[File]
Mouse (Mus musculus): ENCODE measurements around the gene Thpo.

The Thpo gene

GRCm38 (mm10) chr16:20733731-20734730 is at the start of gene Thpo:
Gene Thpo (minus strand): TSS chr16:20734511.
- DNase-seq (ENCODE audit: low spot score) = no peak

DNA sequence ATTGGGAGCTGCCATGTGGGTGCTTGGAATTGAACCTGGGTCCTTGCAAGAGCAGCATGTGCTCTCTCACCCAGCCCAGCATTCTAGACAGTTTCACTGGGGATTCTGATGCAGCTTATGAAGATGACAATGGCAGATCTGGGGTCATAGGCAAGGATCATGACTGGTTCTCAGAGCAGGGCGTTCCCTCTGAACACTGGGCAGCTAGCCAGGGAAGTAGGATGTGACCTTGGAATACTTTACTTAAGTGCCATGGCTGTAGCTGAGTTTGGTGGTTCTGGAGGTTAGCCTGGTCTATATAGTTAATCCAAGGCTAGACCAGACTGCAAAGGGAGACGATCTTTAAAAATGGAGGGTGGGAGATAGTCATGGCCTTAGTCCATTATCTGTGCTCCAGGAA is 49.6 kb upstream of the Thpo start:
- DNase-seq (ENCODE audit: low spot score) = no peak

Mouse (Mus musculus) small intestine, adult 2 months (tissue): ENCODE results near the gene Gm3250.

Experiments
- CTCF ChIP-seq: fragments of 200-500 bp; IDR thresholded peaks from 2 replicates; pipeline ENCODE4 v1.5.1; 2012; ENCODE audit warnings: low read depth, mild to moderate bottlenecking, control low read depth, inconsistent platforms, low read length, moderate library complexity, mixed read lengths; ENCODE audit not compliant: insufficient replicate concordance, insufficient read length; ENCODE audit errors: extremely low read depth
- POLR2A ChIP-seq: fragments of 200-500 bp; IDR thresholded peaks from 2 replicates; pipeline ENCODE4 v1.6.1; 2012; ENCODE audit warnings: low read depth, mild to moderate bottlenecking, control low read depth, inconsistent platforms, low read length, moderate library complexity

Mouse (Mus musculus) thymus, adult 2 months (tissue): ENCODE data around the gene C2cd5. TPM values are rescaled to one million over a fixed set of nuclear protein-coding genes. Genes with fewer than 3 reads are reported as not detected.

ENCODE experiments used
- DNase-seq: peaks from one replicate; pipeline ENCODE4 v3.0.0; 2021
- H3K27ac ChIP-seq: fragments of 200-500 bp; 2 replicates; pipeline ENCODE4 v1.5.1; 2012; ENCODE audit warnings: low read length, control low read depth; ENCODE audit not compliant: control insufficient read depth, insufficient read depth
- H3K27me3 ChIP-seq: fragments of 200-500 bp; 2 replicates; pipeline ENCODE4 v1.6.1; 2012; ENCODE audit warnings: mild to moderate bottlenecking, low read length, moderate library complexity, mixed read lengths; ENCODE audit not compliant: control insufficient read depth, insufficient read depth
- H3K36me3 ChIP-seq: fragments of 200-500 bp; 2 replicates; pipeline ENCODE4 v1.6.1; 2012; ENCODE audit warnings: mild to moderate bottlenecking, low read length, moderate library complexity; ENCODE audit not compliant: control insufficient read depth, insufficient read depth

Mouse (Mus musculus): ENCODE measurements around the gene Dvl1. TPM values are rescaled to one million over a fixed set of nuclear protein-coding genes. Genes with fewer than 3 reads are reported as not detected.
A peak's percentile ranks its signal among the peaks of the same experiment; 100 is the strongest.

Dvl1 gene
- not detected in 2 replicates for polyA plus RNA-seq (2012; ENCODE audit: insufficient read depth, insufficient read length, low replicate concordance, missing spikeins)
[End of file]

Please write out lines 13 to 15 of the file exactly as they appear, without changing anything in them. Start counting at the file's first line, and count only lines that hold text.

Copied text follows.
ENCODE experiments used
- DNase-seq: peaks from one replicate; pipeline ENCODE4 v3.0.0; 2021
- H3K27ac ChIP-seq: fragments of 200-500 bp; 2 replicates; pipeline ENCODE4 v1.5.1; 2012; ENCODE audit warnings: low read length, control low read depth; ENCODE audit not compliant: control insufficient read depth, insufficient read depth